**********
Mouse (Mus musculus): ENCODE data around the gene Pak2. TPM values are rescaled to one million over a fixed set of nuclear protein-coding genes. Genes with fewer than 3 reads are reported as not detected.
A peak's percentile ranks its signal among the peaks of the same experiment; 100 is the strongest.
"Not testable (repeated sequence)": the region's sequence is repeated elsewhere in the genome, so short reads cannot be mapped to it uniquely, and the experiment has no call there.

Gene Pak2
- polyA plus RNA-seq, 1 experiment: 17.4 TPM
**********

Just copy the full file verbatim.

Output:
Mouse (Mus musculus): ENCODE data around the gene Pak2. TPM values are rescaled to one million over a fixed set of nuclear protein-coding genes. Genes with fewer than 3 reads are reported as not detected.
A peak's percentile ranks its signal among the peaks of the same experiment; 100 is the strongest.
"Not testable (repeated sequence)": the region's sequence is repeated elsewhere in the genome, so short reads cannot be mapped to it uniquely, and the experiment has no call there.

Gene Pak2
- polyA plus RNA-seq, 1 experiment: 17.4 TPM